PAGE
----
A new Orthoptics Clinic was opened on 9 November at the UTS: Graduate School of Health. Located in the UTS Tower Building on Sydney’s Broadway, the new clinic is already in use for teaching purposes and is set to receive its first public patients in the new year.
Professor Charlie Benrimoj, Head of the UTS:Graduate School of Health formally opened the clinic which was attended by representatives from the discipline of orthoptics, student clinicians, ophthalmology, TAFE NSW, and several industry exhibitors.
Before the ribbon-cutting ceremony by Prof. Benrimoj, Prof. Kathryn Rose, Head of UTS: Orthoptics, addressed the audience and presented several awards.
Two educators tied for the ‘2016 Best Educational Orthoptic Clinician of the Year’ as voted by the students. The recipients were Ms Jodie Attard and Mr Michael Mihail.
Awards to a private and a public practice were also conferred on the basis of the number of student clinicians accepted for clinical placements during the student’s professional practice term. Marsden Eye Specialists, a Sydney-based, multi-location ophthalmology practice won the private clinic award while Sydney Eye Hospital in Sydney’s CBD took the public clinic award.
After the official opening ceremony, attendees were given guided tours of the facility including reception, clinics, special instrument rooms and student and staff areas. The equipment is much as would be found in a modern ophthalmology or hospital setting including OCTs, fundus cameras, visual field analysers, optical biometers, slit-lamps, as well as an array of standard orthoptics instruments including synoptophores.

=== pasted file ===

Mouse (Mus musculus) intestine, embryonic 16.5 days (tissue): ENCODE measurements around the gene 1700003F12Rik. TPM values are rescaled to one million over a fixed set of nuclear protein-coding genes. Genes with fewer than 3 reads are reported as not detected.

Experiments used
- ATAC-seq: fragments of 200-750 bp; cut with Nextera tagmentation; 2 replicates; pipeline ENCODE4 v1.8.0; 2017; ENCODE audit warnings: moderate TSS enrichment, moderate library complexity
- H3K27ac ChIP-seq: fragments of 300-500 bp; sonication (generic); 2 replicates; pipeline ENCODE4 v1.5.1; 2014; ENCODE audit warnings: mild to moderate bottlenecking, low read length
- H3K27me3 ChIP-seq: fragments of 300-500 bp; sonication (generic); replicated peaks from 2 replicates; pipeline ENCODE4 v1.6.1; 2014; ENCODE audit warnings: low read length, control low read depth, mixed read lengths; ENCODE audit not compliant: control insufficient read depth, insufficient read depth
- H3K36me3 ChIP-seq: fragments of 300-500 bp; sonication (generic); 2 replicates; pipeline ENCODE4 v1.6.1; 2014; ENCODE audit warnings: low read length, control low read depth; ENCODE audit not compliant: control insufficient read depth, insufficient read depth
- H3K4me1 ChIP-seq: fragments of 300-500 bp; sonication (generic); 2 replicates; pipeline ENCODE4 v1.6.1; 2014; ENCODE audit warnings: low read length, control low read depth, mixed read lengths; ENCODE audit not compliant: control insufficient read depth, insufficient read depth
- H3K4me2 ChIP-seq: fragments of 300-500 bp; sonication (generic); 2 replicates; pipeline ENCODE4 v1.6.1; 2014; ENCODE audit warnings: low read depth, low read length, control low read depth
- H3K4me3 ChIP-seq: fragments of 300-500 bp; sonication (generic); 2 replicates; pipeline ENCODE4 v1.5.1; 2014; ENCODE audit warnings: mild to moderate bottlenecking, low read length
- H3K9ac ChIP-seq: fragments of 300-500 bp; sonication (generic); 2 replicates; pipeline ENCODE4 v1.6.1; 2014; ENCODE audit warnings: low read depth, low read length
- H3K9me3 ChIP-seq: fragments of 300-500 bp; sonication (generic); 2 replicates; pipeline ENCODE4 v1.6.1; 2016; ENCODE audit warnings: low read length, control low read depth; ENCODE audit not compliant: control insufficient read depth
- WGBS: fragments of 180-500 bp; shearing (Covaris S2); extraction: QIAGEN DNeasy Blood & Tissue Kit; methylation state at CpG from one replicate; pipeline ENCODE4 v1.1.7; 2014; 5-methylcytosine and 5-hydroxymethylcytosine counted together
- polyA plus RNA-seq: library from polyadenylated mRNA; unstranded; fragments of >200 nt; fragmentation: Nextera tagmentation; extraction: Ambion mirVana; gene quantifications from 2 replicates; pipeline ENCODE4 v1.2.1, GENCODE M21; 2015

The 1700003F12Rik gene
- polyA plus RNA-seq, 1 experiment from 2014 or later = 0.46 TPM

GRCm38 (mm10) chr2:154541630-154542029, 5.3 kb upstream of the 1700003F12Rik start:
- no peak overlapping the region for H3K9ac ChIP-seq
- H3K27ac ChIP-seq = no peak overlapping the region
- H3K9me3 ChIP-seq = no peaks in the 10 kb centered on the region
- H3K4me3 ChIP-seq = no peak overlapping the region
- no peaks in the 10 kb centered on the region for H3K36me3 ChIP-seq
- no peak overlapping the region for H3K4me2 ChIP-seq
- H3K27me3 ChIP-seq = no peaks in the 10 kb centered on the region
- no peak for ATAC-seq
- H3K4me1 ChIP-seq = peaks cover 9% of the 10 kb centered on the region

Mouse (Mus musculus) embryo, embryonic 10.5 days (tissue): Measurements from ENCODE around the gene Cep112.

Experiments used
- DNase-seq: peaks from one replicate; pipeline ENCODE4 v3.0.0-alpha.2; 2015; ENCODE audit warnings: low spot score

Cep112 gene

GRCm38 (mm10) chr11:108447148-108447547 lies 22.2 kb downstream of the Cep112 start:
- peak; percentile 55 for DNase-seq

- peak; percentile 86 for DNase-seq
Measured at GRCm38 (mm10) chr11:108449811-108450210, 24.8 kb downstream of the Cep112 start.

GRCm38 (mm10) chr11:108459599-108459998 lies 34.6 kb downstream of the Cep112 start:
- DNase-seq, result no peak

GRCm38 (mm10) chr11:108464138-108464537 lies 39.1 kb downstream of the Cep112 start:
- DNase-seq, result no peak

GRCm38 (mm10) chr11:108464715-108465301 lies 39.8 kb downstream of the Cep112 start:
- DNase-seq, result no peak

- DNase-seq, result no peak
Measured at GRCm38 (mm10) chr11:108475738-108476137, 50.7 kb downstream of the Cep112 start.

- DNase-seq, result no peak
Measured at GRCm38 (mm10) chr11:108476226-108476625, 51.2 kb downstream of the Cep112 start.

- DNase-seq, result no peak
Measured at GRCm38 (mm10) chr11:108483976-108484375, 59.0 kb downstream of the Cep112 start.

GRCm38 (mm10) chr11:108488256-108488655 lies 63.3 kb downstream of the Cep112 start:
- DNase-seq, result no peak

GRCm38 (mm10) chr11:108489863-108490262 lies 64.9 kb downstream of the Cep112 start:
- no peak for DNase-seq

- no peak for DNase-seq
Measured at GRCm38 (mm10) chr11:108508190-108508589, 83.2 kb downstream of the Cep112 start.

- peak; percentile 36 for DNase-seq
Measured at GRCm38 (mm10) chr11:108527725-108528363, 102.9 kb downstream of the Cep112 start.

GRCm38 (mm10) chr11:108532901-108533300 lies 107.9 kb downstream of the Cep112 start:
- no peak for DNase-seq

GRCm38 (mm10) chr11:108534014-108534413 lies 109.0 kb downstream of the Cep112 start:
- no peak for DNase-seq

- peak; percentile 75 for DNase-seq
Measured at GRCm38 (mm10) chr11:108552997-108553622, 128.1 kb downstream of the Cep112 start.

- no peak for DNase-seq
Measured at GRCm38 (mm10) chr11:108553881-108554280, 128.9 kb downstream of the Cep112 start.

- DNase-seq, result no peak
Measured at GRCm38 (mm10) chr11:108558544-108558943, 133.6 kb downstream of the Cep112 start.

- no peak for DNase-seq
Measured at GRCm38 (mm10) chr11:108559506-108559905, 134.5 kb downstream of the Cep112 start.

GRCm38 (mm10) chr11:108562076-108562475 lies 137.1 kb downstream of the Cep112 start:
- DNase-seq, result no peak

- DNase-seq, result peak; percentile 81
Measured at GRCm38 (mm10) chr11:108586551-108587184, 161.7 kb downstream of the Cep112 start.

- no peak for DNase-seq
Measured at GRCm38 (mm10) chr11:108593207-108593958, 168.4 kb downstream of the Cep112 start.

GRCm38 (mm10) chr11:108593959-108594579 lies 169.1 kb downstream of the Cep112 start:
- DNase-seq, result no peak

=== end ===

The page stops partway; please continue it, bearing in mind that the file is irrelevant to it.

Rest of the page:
Some of the services to be offered in the new facility in addition to orthoptics include ophthalmology/visiting medical officers, low vision services including driver vision assessment, and research clinics.
Associate lecturer Mara Giribaldi said, “The evening was a great success. We had a large turnout of our external clinical education providers and representation from several companies from the ophthalmic industry.
“It was fantastic to hear such positive and complimentary feedback about hosting such an event for clinicians and also about how impressed everyone was about our great new facilities, including the up to date equipment and the innovative ways students are taught at UTS.”
Prof. Rose added, “The [new] clinic provides two new opportunities to further enhance the education of our students. The first is the capacity to live-stream to lecture rooms and/or record audio-visual material of patients who consent to participate in our clinical education program. This means a large number of students will be able to observe, at one time, a clinical examination conducted by an experienced member of staff.
“The second opportunity this clinic affords our students is that under the supervision of a senior clinical staff member, they will be able to carry out a long-term treatment program for a patient, learning to develop an ongoing rapport with the patient and their family.”
Professor Charlie Benrimoj, Head of the Graduate School of Health officially opening the clinic amongst guests.